Nutrition coordination and leadership

As UNHCR has overall responsibility for the refugee operation in host countries, the IASC cluster mechanism has not been activated. Sectoral working groups were established covering food security, health, shelter, protection and education with UNHCR at the overall coordinating helm, essentially mirroring the cluster system. Similar working groups (and some cluster activation) exist in Syria. Until 2014, nutrition working groups had not been established in any of the affected countries, and nutrition coordination in southern Turkey, Jordan and Lebanon was absorbed into a small sub-group of the health working group. In southern Turkey (cross-border programme), despite considerable efforts by some international NGOs and the Global Nutrition Cluster (GNC) to increase attention to nutrition, the sector occupies a very small space in information exchange and coordination meetings. The Jordan nutrition sub-working group has been particularly active with infant formula control, which has been a drain on its coordination energies. A nutrition sub-working group was formed in Lebanon in May 2014. Coordination in the nutrition sector, in contrast to food security, health and WASH, has not had dedicated staff.

It is surprising that a protracted Level 3[6] crisis should have had such marginalised nutrition coordination structures and focus. This may in part reflect the lack of a coherent sectoral overview, which could objectively clarify the nutrition situation for a wider audience to inform programme decision-making. If we accept that the nutrition community has not adapted its nutrition lens to reflect the range of nutrition needs that typify a Middle East emergency, and has been almost entirely absent from the design and implementation of an unprecedentedly large social protection programmme, a number of questions about coordination and leadership arise:

  • Should nutrition have been more mainstreamed in the overall response by having representation (sub-working groups) in other working groups, such as cash and water, sanitation and health,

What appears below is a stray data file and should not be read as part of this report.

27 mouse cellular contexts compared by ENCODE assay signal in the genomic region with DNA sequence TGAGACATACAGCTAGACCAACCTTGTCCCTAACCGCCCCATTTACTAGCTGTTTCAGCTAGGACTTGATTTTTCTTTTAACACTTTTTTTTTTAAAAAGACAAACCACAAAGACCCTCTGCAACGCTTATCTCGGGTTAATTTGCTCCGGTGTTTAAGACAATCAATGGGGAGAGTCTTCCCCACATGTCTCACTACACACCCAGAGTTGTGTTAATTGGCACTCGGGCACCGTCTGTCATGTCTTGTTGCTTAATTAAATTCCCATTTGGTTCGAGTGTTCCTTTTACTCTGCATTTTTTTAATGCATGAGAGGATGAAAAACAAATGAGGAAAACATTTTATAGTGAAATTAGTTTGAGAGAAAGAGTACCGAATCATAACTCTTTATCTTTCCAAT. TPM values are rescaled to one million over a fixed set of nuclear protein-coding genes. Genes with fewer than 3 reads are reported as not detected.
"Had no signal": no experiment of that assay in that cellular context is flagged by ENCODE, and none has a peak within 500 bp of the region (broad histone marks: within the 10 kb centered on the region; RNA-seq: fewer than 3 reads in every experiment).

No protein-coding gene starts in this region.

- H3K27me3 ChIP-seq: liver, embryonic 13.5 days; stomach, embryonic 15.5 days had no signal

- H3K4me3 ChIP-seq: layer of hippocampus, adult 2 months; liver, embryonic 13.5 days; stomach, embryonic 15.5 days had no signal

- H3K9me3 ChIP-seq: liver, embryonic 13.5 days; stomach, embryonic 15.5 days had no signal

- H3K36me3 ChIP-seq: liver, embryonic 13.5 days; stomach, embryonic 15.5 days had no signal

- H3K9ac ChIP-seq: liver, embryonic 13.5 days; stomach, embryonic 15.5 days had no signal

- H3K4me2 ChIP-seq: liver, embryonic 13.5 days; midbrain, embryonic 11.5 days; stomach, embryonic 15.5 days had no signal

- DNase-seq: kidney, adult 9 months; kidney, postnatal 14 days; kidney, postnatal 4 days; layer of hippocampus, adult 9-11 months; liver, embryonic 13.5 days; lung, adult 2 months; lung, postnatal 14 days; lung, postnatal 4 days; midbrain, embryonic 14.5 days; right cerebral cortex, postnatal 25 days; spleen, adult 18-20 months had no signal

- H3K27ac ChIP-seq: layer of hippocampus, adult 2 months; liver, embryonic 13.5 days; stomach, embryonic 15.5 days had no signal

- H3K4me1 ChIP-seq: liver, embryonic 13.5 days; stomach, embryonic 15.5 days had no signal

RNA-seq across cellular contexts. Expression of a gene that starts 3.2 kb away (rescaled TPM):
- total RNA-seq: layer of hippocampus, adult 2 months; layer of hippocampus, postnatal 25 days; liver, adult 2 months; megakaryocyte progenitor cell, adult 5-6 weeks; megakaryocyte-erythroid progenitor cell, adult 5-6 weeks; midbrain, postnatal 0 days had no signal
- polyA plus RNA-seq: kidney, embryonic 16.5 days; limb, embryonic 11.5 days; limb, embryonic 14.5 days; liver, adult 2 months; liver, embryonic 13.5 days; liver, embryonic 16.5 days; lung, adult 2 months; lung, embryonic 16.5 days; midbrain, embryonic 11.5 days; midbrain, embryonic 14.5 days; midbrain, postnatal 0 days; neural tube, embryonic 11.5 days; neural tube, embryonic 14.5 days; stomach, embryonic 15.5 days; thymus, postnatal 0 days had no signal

and if so how?
  • Should the Nutrition Cluster have been activated to support the host community in refugee hosting countries and the cross-border operation from Turkey?
  • What is the role of nutrition-related development actors in preparing for a crisis and ensuring that the international emergency effort delivers a context-specific and timely response?

Many of the obvious shortfalls in the collective nutrition response to the Syria emergency, including limited programming scope, speak to a lack of leadership. Was there a clear, objective lead agency for nutrition in this crisis to oversee the scope and quality of assessments, analysis and interpretation, and in turn the shape and content of nutrition-related considerations across all related sectors?


Without critically examining the overall coherence of our nutrition responses in emergencies, we risk making the same mistakes again. A sectoral evaluation following a large-scale emergency programme of this type would add real value to collective learning. Holding ourselves to account and institutionalising learning is critical, but it is also complicated by the fact that we still lack clarity around roles, responsibilities and leadership in the nutrition sector.

This Middle East emergency is uniquely challenging in its scale and complexity. There has been an extraordinary response from a vast array of stakeholders across many sectors, and a large-scale nutrition emergency has thankfully been largely averted. However, nutrition vulnerabilities remain poorly analysed and inadequately addressed and, indeed, such vulnerabilities may well worsen as the availability of resources for the Syria crisis rapidly decline[7]. The nutrition community – both emergency and development – is needed as much now as during the height of the crisis. Let’s hope we can rise to the challenge.

Carmel Dolan is Technical Director with the ENN. Marie McGrath is Field Exchange sub-editor and co-Director of the ENN. Jeremy Shoham is Field Exchange Editor and co-Director of the ENN.

[1] Before the crisis the nutrition situation is Syria was classified as ‘poor’, with a prevalence of global acute malnutrition (GAM) of 9.3%, stunting (low height for age) at 23% and anaemia in under-fives at 29%. In late 2012, nutrition survey information indicated that the GAM prevalence amongst child refugees in Lebanon and Jordan was low, at 4.4% in Lebanon, 5.1% in Jordan in the non-camp population and 5.8% in Zaatari camp, the largest refugee camp in Jordan.

[2] GAM is a measure of the nutritional status of a population. It is the most commonly used indicator for classifying the magnitude of a nutrition emergency.

[3] <-3 SD height for age.

[4] For example: Zaatari camp in Jordan (2014): MAM 0.9%, severe stunting 2.9%; Lebanon (2013): 1.8% MAM, 2.8% severe stunting.

[5] Global Nutrition Report, November 2014, http://globalnutritionreport.org.

[6] Emergency response operations are classified according to a three-level scale. Level 3, the highest activiation level, requires mobilisation of global response capabilities to support country and regional operations.

[7] For example, see https://www.wfp.org/news/news-release/wfp-forced-suspend-syrian-refugee-food-assistance-warns-terrible-impact-winter-nea.